You may have noticed that my latest blog post discussed what healthy eating is, and how we all (including the pros) take different approaches to it.
This time, I’ve decided to summarise my own key tips for eating well; things I’ve picked up over the past few years that I honestly think will stick with me for life.
My approach to healthy eating is simple; I’m considered in what I eat the majority of time, and treat myself the rest. After all, life’s for living, and it’s way too short for crappy diets that leave you feeling guilty and hungry. Another key to the balanced lifestyle is fitness – so I try to stay active as much as possible too (dancing in the kitchen most certainly counts!)
So here are my top tips for ‘eating well,’ I hope you find them useful!
Be selective with your oils
With its light and nutty flavour, Rapeseed oil can replace olive oil in pretty much every recipe. It’s especially good in curries, stews and classics like chilli con carne, or a great low-fat Bolognese ragu. It has the lowest saturated fat content of any cooking oil (half the sat-fat as olive oil), and as it’s mostly made here in the UK. So supporting local artisans like Calvia Rapeseed Oil (made in Cheshire) is also a big plus for me. Make sure you buy the high quality, cold pressed versions for the true healthier option.
Coconut oil is also a firm favourite in my kitchen. It is high in ‘good fats’ that are easily absorbed by the body, and is fantastic for frying eggs or roasting veggies, fish or sweet potato fries. I use Lucy Bee as I love her brand, recipes and the cute jars come with ‘easy-peel’ labels, so you can easily re-use them to stash tea bags, candles, dried chillies or whatever else you might have knocking around your kitchen!
Choose lean, good quality proteins
It’s common to want meat with every meal nowadays, as it’s so easily accessible in the supermarkets at cheap prices. However, it’s also good to give your body a rest from it, which is why I love the #MeatFreeMonday campaign that promotes this message.
Saying that, I do LOVE meat, so when I do eat it I make sure it’s of the highest quality available. Musclefood is an excellent option for meat and fish. It’s delivered to your door ‘super chilled’ so you can chose to eat it right away (refrigerate it) or store in the freezer. Their chicken breasts have won numerous Great Taste awards and they stock great quality Red Tractor approved British meats. There’s no added water in their bacon or chicken, and they have a greater variety of lean meats compared to the supermarkets. The chicken sausages I use in my Lean Sausage Shakshuka dish are delicious, and only 97 calories per sausage.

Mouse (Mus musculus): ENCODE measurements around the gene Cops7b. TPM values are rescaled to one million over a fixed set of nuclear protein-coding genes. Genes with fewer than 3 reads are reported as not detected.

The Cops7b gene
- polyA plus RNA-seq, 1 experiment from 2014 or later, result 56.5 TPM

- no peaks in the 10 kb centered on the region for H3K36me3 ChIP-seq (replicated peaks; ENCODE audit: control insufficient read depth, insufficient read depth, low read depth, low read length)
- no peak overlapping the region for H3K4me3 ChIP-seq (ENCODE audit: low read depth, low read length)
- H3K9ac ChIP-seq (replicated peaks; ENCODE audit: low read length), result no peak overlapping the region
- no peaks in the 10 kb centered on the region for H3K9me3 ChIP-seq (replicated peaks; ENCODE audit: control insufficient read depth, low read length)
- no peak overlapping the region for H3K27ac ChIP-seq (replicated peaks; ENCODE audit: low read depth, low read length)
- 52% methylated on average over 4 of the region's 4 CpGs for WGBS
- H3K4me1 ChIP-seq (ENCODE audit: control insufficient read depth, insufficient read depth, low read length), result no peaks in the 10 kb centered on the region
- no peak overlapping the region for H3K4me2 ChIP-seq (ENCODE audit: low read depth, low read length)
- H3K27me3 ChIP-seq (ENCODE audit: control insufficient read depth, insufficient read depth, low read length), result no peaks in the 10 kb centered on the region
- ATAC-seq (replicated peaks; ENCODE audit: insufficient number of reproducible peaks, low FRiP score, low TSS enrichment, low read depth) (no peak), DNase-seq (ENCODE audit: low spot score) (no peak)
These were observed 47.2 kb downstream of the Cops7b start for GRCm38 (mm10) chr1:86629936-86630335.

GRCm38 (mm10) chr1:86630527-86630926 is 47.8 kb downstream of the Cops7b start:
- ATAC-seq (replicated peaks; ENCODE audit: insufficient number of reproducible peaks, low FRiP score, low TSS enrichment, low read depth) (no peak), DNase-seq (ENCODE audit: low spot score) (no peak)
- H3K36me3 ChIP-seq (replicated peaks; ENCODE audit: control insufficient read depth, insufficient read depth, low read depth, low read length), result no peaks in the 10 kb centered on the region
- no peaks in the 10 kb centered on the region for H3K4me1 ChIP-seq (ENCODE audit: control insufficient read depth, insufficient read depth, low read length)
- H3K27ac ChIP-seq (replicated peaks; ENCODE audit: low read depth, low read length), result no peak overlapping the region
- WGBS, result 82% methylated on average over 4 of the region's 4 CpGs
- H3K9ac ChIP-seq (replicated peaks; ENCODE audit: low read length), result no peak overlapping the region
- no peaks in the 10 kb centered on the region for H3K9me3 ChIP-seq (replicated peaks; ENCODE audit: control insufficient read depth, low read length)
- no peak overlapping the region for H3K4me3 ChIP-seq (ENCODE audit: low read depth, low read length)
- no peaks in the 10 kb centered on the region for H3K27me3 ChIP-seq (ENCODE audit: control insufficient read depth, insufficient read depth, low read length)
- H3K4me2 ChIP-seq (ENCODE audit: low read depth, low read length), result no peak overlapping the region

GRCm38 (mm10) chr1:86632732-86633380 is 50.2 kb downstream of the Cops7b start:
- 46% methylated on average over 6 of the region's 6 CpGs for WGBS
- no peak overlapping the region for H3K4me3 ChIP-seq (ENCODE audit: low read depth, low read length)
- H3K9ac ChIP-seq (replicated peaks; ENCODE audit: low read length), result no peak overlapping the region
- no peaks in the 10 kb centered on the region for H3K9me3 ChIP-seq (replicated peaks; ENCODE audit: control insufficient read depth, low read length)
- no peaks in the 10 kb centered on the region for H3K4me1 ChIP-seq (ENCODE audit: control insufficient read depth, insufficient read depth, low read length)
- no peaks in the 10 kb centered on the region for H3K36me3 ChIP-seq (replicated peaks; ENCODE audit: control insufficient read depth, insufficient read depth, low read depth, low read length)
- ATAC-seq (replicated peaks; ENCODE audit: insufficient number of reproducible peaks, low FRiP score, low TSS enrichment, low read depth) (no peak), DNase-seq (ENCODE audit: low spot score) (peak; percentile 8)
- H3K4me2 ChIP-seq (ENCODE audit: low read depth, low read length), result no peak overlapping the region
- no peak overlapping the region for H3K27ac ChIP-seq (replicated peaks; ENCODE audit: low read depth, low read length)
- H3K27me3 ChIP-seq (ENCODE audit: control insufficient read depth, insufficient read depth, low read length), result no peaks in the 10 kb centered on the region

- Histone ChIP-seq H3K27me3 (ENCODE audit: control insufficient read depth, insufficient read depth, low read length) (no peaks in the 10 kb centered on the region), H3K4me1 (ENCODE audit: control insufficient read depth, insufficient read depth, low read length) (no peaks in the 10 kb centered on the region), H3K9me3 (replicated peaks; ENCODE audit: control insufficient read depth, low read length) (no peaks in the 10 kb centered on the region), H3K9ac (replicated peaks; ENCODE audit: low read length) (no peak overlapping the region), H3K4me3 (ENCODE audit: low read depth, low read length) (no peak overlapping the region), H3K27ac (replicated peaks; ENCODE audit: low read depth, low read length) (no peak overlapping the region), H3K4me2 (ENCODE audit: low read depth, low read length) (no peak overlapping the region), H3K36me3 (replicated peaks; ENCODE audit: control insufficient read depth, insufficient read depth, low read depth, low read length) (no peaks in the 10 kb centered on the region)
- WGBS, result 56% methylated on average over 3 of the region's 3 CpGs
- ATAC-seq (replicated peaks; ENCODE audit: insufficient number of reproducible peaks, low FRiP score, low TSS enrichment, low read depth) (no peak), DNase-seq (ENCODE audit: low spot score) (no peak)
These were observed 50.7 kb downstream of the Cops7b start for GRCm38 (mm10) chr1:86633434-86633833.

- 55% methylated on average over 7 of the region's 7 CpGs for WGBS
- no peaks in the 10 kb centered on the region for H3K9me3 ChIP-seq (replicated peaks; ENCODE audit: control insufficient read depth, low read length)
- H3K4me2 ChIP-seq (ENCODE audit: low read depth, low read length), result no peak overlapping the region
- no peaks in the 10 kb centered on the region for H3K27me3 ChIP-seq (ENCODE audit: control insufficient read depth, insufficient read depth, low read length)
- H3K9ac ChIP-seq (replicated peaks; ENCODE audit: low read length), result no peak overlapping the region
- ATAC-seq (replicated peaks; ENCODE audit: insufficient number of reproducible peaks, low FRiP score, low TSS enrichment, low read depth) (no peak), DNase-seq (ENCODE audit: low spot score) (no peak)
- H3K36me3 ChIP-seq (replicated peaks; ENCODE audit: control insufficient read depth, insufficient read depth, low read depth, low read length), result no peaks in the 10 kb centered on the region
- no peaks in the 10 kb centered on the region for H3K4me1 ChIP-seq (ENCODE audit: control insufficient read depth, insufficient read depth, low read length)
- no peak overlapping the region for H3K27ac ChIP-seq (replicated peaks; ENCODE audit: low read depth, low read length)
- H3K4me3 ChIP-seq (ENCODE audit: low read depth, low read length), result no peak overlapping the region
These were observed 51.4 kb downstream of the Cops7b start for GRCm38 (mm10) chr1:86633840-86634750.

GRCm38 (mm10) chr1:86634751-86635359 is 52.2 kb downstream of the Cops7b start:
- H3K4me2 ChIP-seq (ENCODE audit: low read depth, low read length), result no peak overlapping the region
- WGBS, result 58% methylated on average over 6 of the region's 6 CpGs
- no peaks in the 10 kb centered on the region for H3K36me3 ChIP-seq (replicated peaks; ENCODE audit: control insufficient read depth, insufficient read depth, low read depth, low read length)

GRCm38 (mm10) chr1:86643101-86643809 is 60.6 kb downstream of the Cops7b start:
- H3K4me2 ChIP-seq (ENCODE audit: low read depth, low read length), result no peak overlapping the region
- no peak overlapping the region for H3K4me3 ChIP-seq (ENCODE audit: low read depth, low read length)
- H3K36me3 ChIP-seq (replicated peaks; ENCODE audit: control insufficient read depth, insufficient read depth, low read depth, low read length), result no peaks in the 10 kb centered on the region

You should also never underestimate your local Butcher or Fishmonger for providing top-quality cuts of meat and fresh fish at very reasonable prices. They will de-bone it, slice it, portion it or skin it for you if you need them to, which can save you valuable time in the kitchen (for dancing, of course!).
Substitute heavy carbs where possible
You will have seen me do this a few times recently; using ‘courgetti’ instead of spaghetti, substituting potato mash for sweet potatoes and/or cauliflower or ditching white rice in favour of ‘cauliflower rice’ in this recent curry recipe. These simple approaches not only up your veg intake (getting more nutrients and fibre into your body), they also fill you up without the stodge.
When you do eat carbs like rice, bread and pasta – opting for whole grain varieties is best as they have a lower ‘GI’ (glycaemic index). This means they release energy slower, keeping you ‘fuller for longer’ as they are less likely to cause a spike in blood sugar. Ask your local bakery if they do a low GI loaf option, or stick to whole grain, pitas or tortilla wraps where possible.
I’m also a massive fan of quinoa and bulgur wheat which you can substitute for rice in many dishes. Or if you want to avoid wheat and gluten but love pasta, I highly recommend Rizopia’s brown-rice pasta. It tastes amazing considering it contains neither wheat nor gluten!
Never compromise on flavour
To ensure proper satisfaction after each meal – you need to make sure you haven’t compromised on flavour too much in order to keep things ‘healthy’. I try to make sure my food is full of fresh or dried herbs and spices where possible. Adding a kick with fresh chillies (if you like it hot) or a hint of freshness with some freshly picked herbs can often transform a dish from mediocre to average, without affecting the calorie count. My favourite herbs and spices are;
- Basil (great in Italian dishes or Thai curries)
- Coriander (perfect in any type of curry dish, as well as to freshen up rice, quinoa or bulgar wheat salads)
- Thyme (great with roast meat or veggies, or as a fragrant subtle kick in my Thyme and Tabasco sausage rolls!)
- Fresh chillies (in my opinion, a superfood as it speeds up your metabolism as well as adding flavour)
- Bay leaves (last for ages in the cupboard, and go perfectly with minced meat dishes like spag bol or cottage pie)
- Garam Masala (perfect to add a beautiful curry flavour)
- Oregano (fresh or dried, great with Italian dishes or on top of veggie pizza)
- Harissa (dried or paste, you only need a bit to add a wonderful depth of flavour)
- Piri piri/Cajun or Jerk (great to spice up chicken or sweet potato fries)
Remember, it’s all about balance!
Healthy eating really is all about finding your own way and sticking to it, until it becomes a healthy habit. I find that it’s all about staying on track as much as you can, and eating your favourite ‘treat’ foods in moderation. Food is meant to fuel you and make you feel good, so I don’t beat myself up trying to eat the perfect ‘healthy diet’ 100% of the time, nobody should!